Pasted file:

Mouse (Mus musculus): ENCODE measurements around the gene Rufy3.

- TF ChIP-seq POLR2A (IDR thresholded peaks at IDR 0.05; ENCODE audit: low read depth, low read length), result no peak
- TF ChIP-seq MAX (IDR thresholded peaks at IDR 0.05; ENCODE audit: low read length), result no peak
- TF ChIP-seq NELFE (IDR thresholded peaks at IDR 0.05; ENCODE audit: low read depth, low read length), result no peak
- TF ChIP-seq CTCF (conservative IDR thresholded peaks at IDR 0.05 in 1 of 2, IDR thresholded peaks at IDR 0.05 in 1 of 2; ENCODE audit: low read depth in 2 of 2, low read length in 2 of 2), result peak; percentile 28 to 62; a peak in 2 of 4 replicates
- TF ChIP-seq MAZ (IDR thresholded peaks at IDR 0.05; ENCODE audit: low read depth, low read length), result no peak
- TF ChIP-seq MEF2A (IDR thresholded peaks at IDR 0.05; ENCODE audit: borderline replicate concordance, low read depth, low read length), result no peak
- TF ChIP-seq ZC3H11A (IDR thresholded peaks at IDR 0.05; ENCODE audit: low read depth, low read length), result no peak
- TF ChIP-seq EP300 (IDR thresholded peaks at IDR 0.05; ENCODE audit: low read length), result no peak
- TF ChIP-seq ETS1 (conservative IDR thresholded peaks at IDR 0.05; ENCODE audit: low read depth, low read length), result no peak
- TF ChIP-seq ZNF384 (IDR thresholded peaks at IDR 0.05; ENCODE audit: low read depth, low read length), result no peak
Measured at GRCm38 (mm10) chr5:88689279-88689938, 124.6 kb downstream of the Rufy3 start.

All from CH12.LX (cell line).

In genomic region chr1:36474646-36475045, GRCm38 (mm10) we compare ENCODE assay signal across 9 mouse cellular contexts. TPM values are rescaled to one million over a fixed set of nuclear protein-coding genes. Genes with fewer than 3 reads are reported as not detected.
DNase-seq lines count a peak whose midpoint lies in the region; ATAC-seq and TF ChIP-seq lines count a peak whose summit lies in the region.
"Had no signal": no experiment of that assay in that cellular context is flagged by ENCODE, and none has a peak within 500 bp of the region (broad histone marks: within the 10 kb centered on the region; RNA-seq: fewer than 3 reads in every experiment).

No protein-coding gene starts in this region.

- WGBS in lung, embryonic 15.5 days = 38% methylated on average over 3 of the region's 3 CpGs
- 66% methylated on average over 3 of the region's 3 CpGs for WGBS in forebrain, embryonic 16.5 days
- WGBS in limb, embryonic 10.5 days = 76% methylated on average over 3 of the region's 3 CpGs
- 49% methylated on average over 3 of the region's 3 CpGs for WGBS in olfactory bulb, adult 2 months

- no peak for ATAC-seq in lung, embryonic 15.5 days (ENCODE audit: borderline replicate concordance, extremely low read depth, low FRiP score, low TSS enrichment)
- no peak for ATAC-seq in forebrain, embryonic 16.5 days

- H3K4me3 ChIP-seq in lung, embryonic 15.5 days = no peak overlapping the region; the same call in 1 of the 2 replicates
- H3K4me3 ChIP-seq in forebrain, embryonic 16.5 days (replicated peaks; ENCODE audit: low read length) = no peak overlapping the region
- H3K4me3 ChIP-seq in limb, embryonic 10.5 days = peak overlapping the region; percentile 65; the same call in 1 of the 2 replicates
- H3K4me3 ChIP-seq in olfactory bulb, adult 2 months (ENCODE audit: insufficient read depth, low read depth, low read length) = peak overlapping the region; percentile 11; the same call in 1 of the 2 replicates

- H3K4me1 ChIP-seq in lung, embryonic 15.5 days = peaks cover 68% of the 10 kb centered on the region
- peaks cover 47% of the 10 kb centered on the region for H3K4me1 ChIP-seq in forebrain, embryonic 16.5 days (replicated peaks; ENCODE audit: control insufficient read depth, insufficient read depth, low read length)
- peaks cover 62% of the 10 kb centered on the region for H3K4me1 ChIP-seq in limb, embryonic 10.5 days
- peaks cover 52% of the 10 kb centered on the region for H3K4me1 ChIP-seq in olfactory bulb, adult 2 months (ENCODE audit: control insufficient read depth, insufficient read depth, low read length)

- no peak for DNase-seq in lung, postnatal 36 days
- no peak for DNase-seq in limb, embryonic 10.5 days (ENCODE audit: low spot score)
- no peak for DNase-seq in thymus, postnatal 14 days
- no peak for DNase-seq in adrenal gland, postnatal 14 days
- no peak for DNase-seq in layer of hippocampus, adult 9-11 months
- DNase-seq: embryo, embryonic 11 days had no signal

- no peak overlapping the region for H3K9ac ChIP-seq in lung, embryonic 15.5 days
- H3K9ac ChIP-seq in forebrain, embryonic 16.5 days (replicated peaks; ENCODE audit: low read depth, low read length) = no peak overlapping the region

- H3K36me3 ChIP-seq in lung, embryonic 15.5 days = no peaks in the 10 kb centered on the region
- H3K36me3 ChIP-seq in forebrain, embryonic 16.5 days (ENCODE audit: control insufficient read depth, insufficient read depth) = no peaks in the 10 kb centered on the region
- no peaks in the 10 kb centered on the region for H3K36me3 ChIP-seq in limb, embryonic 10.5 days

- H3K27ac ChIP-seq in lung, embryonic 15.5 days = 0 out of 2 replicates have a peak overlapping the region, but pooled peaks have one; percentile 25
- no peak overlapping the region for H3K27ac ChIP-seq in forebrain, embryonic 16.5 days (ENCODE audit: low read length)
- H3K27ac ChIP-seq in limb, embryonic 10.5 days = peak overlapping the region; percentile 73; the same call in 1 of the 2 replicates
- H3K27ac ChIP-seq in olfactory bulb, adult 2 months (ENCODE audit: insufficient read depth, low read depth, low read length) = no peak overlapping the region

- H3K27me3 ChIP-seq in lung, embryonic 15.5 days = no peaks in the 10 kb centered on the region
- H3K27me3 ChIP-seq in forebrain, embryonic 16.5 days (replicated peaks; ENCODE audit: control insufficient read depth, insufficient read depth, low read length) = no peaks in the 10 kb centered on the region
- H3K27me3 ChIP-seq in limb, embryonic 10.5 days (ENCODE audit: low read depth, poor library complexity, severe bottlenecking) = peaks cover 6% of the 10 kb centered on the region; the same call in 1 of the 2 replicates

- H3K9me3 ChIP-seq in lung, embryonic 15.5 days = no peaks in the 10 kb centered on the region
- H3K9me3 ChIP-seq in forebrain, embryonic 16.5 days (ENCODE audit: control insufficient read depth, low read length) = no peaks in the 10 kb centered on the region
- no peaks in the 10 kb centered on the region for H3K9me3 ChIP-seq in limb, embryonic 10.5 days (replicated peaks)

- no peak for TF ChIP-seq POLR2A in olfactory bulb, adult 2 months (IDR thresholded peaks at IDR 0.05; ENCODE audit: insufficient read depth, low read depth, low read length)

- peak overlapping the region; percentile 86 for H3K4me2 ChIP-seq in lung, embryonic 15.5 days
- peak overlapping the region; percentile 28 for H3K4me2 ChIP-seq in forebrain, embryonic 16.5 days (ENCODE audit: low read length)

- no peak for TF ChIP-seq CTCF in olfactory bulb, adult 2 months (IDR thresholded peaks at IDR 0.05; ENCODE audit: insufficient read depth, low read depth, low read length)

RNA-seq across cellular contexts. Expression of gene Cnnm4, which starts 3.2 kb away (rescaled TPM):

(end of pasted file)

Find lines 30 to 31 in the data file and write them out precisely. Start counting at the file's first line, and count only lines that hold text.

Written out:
- peaks cover 62% of the 10 kb centered on the region for H3K4me1 ChIP-seq in limb, embryonic 10.5 days
- peaks cover 52% of the 10 kb centered on the region for H3K4me1 ChIP-seq in olfactory bulb, adult 2 months (ENCODE audit: control insufficient read depth, insufficient read depth, low read length)